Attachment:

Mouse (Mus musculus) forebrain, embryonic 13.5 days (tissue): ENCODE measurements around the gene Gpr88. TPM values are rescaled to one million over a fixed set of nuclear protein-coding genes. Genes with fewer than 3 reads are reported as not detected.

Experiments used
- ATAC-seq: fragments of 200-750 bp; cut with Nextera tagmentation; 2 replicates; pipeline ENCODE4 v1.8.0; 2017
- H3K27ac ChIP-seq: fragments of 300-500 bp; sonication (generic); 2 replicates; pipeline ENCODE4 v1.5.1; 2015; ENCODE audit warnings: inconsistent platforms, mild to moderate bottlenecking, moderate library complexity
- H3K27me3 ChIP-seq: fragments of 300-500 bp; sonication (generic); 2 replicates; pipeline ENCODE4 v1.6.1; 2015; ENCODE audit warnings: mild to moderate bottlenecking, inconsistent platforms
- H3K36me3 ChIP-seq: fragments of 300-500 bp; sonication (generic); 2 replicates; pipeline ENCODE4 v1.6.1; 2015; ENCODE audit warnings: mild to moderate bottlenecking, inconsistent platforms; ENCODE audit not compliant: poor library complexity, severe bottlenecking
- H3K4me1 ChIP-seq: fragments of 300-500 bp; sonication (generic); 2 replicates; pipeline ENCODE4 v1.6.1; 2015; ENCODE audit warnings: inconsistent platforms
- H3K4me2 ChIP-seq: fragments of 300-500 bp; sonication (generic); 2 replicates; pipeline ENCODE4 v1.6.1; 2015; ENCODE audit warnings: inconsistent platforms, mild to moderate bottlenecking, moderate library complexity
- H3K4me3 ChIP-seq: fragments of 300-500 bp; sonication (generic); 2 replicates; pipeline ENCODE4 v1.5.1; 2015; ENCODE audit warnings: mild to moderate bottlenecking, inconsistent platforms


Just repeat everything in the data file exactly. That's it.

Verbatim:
Mouse (Mus musculus) forebrain, embryonic 13.5 days (tissue): ENCODE measurements around the gene Gpr88. TPM values are rescaled to one million over a fixed set of nuclear protein-coding genes. Genes with fewer than 3 reads are reported as not detected.

Experiments used
- ATAC-seq: fragments of 200-750 bp; cut with Nextera tagmentation; 2 replicates; pipeline ENCODE4 v1.8.0; 2017
- H3K27ac ChIP-seq: fragments of 300-500 bp; sonication (generic); 2 replicates; pipeline ENCODE4 v1.5.1; 2015; ENCODE audit warnings: inconsistent platforms, mild to moderate bottlenecking, moderate library complexity
- H3K27me3 ChIP-seq: fragments of 300-500 bp; sonication (generic); 2 replicates; pipeline ENCODE4 v1.6.1; 2015; ENCODE audit warnings: mild to moderate bottlenecking, inconsistent platforms
- H3K36me3 ChIP-seq: fragments of 300-500 bp; sonication (generic); 2 replicates; pipeline ENCODE4 v1.6.1; 2015; ENCODE audit warnings: mild to moderate bottlenecking, inconsistent platforms; ENCODE audit not compliant: poor library complexity, severe bottlenecking
- H3K4me1 ChIP-seq: fragments of 300-500 bp; sonication (generic); 2 replicates; pipeline ENCODE4 v1.6.1; 2015; ENCODE audit warnings: inconsistent platforms
- H3K4me2 ChIP-seq: fragments of 300-500 bp; sonication (generic); 2 replicates; pipeline ENCODE4 v1.6.1; 2015; ENCODE audit warnings: inconsistent platforms, mild to moderate bottlenecking, moderate library complexity
- H3K4me3 ChIP-seq: fragments of 300-500 bp; sonication (generic); 2 replicates; pipeline ENCODE4 v1.5.1; 2015; ENCODE audit warnings: mild to moderate bottlenecking, inconsistent platforms